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Melody Queen Shamshad Begum

She was a senior to me by 17 years. I was just a lad back in 1955 when I met her for the first time. It was a gala affair at the ITTP hall where she was the chief artiste.

(A ‘shard’ from my book MEMORY SHARDS)

She was a senior to me by 17 years. I was just a lad back in 1955 when I met her for the first time. It was a gala affair at the ITTP hall where she was the chief artiste. The audience was composed mostly of film personalities and some of them repeatedly asked her to sing Dunia Mein ghareebon ko aaram nahin milta, دنیا میں غریبوں کو آرام نہیںملتا    , her hit song in the film “Zamindar”.

Since I was with my friend Sahir Ludhianvi, I had the honor of meeting her at tea after the event. We sat with her at the same table. I don’t know what happened and how I appealed to her but she beckoned me to come and sit next to her, which I gleefully did. We talked of small things. When I told her that I was an Urdu poet and short story writer, she asked me to recite a ghazal of my own, which I did. To my surprise she praised it but since I had recited it teht ullfz i.e. the usual way things are read aloud, she said, “Shaer ko tarannum se parhna chahiye.  شاعرکو ترنم سے پڑھنا چاہیے.

 نظم تو تحت الفظ میں پڑھی جا سکتی ہے، لیکن غزل؟ نا ، بابا، نا۔ غزل کو گانا ہی چاہیے۔ اس کا مطلب ہی یہی ہے۔  …  A nazm is all right in tehtul lafz, but a ghazal ….na baba na, ghazal must be sung. It is meant to be.”

Let me add for my readers of this column that in those days I was as much a votary of the ghazal as any other poet.

Some years back when I learned that she had belatedly been given Padma Bhushan award – too little, too late, I dug up my old records which I had got converted into C.Ds. One song that haunted me all the time was Ek Kali Nazon se Pali,   ایک کلی نازوں سے پلیthe lead song in the film Khazanchi. But I think she earned many more laurels for her immortal song Chhod Babul ka Ghar, mohey pe ke nagar, aaj jana pada, چھوڑ بابل کا گھر مجھے پی کے نگرآج جانا پڑا۔  in “Mother India” an immortal film itself.

Shamshad (“Begum” was an addendum later on) was a Punjabi, born in Amritsar. A great admirer of Saigal, she says that she watched his film “Devdas for as many as 14 times.” Although there is no comparison between a male singer and a female singer, I believe the lilt in her melody is reminiscent of Saigal’s famous ‘’d..r..a..w.. l’’ (If I am permitted to spell “drawl” as I have done!).

She was married to Ganpat Lal Batto and had a daughter, Usha Ratra. Both her daughter and son live in Bombay – and although she is out of the limelight and media glare now, she occasionally attends functions and parties in Bollywood and mixes easily with the younger group.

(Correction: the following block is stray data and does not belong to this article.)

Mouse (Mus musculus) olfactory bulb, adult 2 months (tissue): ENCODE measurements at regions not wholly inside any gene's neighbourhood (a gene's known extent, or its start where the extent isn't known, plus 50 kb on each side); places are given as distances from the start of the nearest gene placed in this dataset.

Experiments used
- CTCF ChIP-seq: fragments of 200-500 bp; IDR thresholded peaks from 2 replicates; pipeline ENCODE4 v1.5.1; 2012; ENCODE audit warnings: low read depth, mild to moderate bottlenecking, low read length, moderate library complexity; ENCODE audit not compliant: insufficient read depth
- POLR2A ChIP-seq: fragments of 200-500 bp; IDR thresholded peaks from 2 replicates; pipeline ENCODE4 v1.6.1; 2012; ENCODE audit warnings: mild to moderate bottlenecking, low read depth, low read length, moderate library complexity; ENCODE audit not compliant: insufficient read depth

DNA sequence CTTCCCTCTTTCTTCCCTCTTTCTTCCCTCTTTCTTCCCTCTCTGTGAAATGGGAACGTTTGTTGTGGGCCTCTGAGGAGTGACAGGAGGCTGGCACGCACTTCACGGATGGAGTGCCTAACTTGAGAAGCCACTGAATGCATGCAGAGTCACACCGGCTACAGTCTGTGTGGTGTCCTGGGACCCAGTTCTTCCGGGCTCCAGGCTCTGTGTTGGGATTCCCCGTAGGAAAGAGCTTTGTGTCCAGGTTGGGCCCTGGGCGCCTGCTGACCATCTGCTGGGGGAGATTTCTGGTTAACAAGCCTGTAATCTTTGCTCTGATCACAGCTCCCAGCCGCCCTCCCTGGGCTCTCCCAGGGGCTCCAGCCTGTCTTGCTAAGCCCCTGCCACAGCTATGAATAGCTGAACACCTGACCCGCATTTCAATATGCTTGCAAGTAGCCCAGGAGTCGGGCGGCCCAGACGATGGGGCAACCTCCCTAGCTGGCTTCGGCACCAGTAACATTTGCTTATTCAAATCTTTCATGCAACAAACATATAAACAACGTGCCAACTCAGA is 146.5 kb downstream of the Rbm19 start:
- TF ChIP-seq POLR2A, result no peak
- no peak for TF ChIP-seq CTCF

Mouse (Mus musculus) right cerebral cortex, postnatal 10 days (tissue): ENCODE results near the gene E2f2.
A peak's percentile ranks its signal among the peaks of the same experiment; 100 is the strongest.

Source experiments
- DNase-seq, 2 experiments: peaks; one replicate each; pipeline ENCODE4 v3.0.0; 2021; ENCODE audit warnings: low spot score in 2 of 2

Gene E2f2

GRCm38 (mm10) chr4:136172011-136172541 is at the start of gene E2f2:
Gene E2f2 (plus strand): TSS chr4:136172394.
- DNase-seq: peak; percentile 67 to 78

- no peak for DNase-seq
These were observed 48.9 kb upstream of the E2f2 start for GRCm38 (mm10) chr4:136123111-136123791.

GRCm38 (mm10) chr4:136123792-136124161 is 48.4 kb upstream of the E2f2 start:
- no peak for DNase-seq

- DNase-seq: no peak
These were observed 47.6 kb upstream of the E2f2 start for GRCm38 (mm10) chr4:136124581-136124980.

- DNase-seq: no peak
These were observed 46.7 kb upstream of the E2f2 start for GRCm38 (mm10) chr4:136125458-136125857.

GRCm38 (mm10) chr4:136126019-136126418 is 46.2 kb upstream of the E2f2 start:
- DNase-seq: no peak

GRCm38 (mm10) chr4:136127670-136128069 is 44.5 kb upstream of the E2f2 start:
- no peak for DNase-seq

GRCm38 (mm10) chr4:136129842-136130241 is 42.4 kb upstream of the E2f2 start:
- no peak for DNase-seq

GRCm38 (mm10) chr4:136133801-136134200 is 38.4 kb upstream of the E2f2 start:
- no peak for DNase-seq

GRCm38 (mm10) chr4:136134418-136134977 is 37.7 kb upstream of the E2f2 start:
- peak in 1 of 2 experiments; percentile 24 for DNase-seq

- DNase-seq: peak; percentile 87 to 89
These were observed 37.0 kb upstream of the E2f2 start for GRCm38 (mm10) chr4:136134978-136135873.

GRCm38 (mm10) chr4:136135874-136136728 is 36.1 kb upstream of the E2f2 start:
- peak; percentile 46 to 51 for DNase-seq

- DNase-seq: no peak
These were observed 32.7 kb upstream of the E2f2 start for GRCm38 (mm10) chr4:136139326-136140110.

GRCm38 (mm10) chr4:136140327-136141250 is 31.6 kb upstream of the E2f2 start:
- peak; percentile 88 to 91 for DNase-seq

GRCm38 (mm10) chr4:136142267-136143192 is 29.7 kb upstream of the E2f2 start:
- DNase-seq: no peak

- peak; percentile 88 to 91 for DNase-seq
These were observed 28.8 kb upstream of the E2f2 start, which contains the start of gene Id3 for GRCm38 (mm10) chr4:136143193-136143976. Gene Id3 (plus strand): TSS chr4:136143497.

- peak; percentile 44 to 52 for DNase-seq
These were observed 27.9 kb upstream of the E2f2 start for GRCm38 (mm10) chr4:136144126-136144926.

She began her singing career at the All India Radio, Peshawar. Among other stations, Lahore and Delhi were fortunate to have her talent for some years. In those days, the reach of broadcasts hardly went beyond a hundred miles or so and Lahorewallas and Delhiwallahs must have enjoyed her singing, fresh like the morning breeze.

 ایک راز کی بات بتاؤں آپ کو؟? Shall I tell you a secret?  

I have this on the authority of Sahir Ludhianvi in a private chat with me.  Shamshad was never happy to have her picture taken. She avoided photographers. Was it because she wasn’t a beauty like Noor Jehan? No, but her junior singers the two Mangeshkar sisters are no houries (nymphs of Muslim paradise) either – and they rather enjoy being photographed. Anyway, not many photographs of Shamshad Begum are in circulation. A painting done by her son-in-law is hung in her bedroom (not the sitting room and even a few close friends who come to meet her, don’t see it!)

How did she rise to fame? It is said that her crystal clear voice caught the attention of the sarangi maestro Ustad Hussain Bakshwale, and he it was who offered to take her as his disciple شاگردہ . Lahore film world was the first to give her work in the movies. Ghulam Haider helped her make her film debut in Khazanchi, Khandan, and one other film. He moved to Bombay and so did Shamshad Begum.” Did she ever sing a modern song?”, asks a friend who is sitting nearby while I am writing this column? “Yes, “ I tell him, “She sang the famous Aana meri Jaan, Sunday Ke Sunday.  آنا میری جان سنڈے کے سنڈے   He is surprised for he did not know the song was sung by her.

 Let me add just a few words more. This is my own personal opinion. Her voice leans towards a nasal twang, but the words are so clear that she can immediately be recognized in the crowd of other singers of the yesteryears, Amir Bai Karnataki, Geeta Dutt, Lata Mangeshkar, Asha Bhonsle, and Noor Jehan. O.P. Nayyar once said that Shamshad Begum’s voice was like a temple bell for its distinctive clarity of tone, tenor, and tempo.

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